DR HILARY JONES has warned that it would be a "ridiculous idea" to ditch social distancing for workers and warned it could create a second wave of the coronavirus.
The resident Good Morning Britain doctor today praised the efforts of the general public in the UK for adopting social distancing guidelines so quickly.
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His comments came after a former World Health Organization (WHO) executive said there was "no science behind separating".
Dr Hilary joined Ben Sheppard and Susanna Reid in the studio to discuss the measures, albeit at a distance.
Speaking on the show he said: "Listen we’ve been telling people to socially distance for six weeks.
"The thought of reducing our two-meter distance apart for 15 minutes to sitting next to somebody for eight hours a day at one meter apart just seems a ridiculous step to make right now when we’ve done so well in the last six weeks.
"I think we will still need to maintain social distancing and if people go to work we need them to be safe.
"I think we will need to stagger work times and shifts, we will need to keep people quite separate, we will need to make sure they have thorough washing of keyboards, hand sanitiser in plentiful supply and never forget how important hand washing is on a frequent basis.
"We need to do all that otherwise we will get a second peak, I’m sure of it", he added.
Dr Hilary’s comments echo that of UK government officials who revealed yesterday that social distancing measures could be kept in place for up to a year.
The new measures would ban setups such as hot desking and would also look at staggered working hours to avoid crowded public transport routes.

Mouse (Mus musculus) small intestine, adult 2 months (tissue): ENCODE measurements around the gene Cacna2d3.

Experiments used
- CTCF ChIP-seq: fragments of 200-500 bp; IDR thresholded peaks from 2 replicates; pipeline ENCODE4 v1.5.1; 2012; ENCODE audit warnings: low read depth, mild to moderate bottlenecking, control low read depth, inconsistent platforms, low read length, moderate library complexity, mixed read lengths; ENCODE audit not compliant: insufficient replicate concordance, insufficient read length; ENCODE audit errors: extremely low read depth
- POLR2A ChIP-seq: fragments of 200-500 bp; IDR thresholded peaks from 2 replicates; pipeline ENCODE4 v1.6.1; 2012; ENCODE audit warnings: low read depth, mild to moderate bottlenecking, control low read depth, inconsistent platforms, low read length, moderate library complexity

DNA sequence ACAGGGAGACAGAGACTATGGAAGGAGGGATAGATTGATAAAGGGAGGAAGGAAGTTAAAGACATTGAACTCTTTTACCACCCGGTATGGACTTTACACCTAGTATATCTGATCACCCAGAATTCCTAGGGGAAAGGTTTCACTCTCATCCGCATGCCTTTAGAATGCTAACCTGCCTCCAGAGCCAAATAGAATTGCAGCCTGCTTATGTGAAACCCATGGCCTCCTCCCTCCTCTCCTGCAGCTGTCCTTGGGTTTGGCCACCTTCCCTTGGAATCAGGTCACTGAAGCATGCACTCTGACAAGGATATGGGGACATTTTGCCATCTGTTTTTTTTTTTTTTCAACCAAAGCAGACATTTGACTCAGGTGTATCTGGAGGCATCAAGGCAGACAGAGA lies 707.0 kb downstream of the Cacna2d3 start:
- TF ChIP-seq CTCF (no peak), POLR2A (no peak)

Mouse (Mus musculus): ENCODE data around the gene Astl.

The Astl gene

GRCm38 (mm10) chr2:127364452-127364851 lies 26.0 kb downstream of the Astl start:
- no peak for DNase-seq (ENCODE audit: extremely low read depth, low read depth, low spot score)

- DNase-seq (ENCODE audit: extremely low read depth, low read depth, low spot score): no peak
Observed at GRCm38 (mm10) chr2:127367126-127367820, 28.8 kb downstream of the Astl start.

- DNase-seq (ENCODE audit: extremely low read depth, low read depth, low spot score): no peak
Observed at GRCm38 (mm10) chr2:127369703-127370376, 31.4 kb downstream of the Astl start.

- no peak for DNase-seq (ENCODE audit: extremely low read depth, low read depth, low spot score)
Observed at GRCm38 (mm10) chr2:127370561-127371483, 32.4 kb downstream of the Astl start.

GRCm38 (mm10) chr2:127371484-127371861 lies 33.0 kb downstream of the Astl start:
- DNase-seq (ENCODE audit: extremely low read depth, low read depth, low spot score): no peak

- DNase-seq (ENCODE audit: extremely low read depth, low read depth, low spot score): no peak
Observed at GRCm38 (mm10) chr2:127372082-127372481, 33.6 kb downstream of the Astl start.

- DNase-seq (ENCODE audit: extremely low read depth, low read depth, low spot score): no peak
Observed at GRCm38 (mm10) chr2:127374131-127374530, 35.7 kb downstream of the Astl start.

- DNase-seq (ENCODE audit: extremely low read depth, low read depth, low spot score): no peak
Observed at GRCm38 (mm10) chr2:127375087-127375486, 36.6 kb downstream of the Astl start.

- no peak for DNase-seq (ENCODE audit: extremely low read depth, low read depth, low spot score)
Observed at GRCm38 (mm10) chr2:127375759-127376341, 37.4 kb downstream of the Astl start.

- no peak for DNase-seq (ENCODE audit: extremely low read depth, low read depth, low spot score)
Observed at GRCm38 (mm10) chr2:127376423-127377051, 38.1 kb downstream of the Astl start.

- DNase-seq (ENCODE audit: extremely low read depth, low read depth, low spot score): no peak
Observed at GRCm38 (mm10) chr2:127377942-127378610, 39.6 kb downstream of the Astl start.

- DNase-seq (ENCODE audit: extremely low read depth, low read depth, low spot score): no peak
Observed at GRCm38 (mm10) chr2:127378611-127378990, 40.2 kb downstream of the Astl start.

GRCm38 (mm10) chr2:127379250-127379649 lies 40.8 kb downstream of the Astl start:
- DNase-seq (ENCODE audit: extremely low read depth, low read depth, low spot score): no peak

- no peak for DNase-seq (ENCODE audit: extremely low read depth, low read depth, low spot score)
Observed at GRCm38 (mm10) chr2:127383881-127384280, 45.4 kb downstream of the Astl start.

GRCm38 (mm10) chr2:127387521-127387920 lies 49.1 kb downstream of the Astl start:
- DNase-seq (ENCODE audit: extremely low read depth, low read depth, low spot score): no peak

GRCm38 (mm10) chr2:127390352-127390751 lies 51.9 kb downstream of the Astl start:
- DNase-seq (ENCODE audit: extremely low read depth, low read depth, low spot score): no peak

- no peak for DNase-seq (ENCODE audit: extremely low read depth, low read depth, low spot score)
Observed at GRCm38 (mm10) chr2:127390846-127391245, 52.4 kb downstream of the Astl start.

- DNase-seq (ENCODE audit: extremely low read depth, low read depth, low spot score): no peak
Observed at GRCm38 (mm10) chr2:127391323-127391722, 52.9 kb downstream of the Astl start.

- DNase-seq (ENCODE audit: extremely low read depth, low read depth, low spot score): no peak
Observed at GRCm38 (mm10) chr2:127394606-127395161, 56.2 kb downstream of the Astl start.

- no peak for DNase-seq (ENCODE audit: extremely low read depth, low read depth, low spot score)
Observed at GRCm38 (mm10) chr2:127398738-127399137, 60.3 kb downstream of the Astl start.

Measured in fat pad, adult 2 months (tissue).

However, former WHO executive Professor Karol Sikora had also recently said on the show that the research relating to social distancing was not conclusive.
He also stated that the main problem with lifting lockdown restrictions would be once people once again start using public transport again to commute to and from their places of work.
He said: "There is no science about the separation. There is some science on droplet spread from people that have been done in the past, but they’re not conclusive.
"If we have lockdown, if we have an app to identify people that have infection and people obey it, if people continue to do that, and people self-isolate if they have symptoms, there will be no problem.
"But workplaces do need some form of closeness together – not less than one meter, but certainly two meters.”
Social distancing was implemented by the government in March. Officials advised that people stay two metres away from each other in order to stop the spread of the virus.
By reducing the amount of times people come into contact with one another it is believed that this can help prevent the spread of contagious diseases such as the coronavirus.
The measures are in place in supermarkets up and down the country and also apply to offices that have remained open during the pandemic.
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